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This project aimed to describe and analyse how young people (age 16-20) with a mild ID interacts and participate on the Internet. More precisely, drawing upon the perspectives of young people with ID, parents and school staff, we have studied self-presentations, social relations and participation within different kinds of Internet communities. Therefore, the goal of the project was to generate knowledge concerning these complex processes, which could be useful for the nearest surrounding of adults in order to support and help young people with ID with their Internet use. The project comprised qualitative interviews with young people with ID (n=27), parents of young people with ID (n=22) and professionals in special schools (n=17). The transcribed interviews were analysed, using a thematic content analysis. The project have gathered ethical approval from the Ethical Board of West Sweden (Dnr 048-15).

A prominent finding in the study concerned the young informants being well aware of both risks and opportunities using Internet and Social Networking Sites. Consequently, the more they interacted with non-disabled peers, the more they experienced negative consequences of Internet use. One conclusion was that these circumstances rather lead to downsizing than upsizing Internet use, and as prolongation, less participation on Social Networking Sites.

Although the Internet can be a ‘free-zone’ where the young person can develop social bonds and construct their identity away from adult oversight, parents and professionals are highly present. Young people mostly feel confident but also in no need of support. Professionals and parents do consider the Internet an arena for positive opportunities, but also with risks. The professionals seemed to be more worried about the risks than the parents who state that the opportunities outweigh the dis­advantages. For parents, the real risk is described as the risk of loneliness and social isolation. That parents consider the Internet to be an arena for relationships is an interesting change compared to previous research where both parents and professionals are worried about the risks of abuse etc. Overall, the young people with ID are described as a more heterogeneous group by both parents and professionals compared to previous research. The experiences of the informants are discussed in a conceptual framework of social identity, participation, positive risk-taking, sexuality and emancipation.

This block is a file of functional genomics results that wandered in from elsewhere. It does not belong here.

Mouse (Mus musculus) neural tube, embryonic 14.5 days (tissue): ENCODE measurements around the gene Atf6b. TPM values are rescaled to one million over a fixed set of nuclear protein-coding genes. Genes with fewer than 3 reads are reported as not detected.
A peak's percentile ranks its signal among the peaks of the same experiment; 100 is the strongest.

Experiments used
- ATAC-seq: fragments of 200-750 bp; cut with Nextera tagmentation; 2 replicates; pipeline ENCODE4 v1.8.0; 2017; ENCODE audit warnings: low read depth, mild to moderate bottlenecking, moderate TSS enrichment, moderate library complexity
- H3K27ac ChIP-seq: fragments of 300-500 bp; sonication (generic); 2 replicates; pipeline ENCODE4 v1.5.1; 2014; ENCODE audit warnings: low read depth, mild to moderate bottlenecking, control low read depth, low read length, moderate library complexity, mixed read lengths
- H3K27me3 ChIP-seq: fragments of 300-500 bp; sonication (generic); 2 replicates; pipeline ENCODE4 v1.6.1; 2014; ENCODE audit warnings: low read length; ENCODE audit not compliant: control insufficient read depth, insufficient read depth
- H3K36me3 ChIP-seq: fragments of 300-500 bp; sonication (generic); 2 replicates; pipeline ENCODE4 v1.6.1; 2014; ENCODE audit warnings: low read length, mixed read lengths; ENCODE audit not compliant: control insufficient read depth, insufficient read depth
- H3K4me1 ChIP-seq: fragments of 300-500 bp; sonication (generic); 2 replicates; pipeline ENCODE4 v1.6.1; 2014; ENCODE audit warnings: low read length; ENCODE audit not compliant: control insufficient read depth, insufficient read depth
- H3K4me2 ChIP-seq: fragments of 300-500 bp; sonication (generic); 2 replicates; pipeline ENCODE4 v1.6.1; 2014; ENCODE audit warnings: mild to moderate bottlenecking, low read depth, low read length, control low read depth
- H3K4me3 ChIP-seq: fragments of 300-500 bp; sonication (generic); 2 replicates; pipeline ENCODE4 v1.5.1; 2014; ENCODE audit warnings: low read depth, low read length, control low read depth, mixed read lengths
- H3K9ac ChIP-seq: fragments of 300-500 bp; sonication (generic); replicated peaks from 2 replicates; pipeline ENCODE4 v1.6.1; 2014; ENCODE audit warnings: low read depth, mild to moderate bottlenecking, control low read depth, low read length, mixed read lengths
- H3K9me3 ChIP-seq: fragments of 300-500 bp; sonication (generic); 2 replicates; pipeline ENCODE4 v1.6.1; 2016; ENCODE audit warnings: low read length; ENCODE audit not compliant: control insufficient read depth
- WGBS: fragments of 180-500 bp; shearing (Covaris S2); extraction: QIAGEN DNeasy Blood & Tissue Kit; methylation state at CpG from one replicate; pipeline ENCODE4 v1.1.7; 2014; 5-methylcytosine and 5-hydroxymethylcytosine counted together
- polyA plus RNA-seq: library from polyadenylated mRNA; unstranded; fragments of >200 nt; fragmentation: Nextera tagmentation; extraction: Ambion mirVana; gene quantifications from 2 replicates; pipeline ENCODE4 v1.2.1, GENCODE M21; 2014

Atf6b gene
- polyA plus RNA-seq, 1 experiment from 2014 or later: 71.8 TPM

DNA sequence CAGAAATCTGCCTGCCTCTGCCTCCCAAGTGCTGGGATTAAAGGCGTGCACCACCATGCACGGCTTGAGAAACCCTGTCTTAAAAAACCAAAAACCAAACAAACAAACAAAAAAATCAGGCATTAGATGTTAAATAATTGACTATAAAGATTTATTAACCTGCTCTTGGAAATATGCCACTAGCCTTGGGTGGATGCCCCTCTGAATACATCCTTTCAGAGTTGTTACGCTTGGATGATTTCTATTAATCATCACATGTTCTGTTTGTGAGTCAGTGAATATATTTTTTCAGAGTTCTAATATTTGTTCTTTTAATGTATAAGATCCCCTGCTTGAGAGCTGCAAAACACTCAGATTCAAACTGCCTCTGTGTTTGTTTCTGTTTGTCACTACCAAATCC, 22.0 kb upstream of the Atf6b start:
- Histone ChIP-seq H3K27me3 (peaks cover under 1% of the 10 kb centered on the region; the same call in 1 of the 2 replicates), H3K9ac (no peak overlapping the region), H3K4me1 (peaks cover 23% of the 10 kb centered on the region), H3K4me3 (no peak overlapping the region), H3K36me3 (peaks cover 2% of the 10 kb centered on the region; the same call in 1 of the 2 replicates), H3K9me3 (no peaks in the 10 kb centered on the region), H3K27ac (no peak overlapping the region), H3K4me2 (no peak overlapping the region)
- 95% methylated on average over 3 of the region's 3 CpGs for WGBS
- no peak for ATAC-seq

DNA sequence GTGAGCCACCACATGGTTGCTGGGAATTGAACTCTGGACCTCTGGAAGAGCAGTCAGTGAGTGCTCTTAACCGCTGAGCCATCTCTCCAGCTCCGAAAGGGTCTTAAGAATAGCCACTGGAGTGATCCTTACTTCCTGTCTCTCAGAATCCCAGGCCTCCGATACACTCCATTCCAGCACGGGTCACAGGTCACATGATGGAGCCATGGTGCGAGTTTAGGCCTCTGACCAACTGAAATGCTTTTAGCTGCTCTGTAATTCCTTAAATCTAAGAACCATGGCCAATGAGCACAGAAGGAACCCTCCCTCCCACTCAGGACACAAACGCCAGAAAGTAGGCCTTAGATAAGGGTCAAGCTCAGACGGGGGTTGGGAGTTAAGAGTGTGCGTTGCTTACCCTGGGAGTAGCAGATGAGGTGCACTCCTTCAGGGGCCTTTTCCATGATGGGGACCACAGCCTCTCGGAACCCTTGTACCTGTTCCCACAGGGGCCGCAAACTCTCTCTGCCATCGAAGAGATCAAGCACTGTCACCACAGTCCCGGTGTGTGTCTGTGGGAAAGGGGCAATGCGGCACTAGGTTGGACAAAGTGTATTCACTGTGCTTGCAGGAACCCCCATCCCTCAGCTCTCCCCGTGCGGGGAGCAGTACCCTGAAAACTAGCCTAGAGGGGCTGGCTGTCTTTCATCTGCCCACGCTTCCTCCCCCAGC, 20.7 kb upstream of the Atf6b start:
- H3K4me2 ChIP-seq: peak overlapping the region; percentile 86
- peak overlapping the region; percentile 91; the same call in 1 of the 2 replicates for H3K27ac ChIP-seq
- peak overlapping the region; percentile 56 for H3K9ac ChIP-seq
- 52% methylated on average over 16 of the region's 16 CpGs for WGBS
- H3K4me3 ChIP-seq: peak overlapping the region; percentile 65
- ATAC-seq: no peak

A comparative analysis of the results shows how social participation is negotiated and constructed in a dialectical way between young people with and without ID, but also between the young people in the study and adults in the immediate context. By applying an intersectional perspective to issues about identity formation and risk-taking on the Internet, a more relational understanding of the problems and opportunities of digital participation can be made visible. A relational understanding of getting into difficulties implies that risk and vulnerability do not always have to depend on the disability but on contextual conditions and other co-varying factors.

Considering young people’s need for autonomy, it is of great importance that parents and professionals reflect upon the ways that support can be arranged in order to empower young people with ID to participate on the Internet. Providing support for positive risk-taking on the Internet means that adults, together with young people, reflect on how possible risks can be managed rather than how risk can be avoided.

Research Area

Barn- och ungdomsvetenskap Fritid, kamratrelationer och hälsa

Research environment / Institution

Barn- och ungdomsvetenskap, BUV Institutionen för individ och samhälle

Participants University West

Åsa Borgström Martin Molin Emma Sorbring

Project Participants external

Lotta Löfgren-Mårtenson, Malmö Universitet

Research Partner

Malmö Universitet

Research funding

Forskningsrådet för hälsa, arbetsliv och välfärd (FORTE)

Project time

2015 - 2019

Updated by Claudia Preisig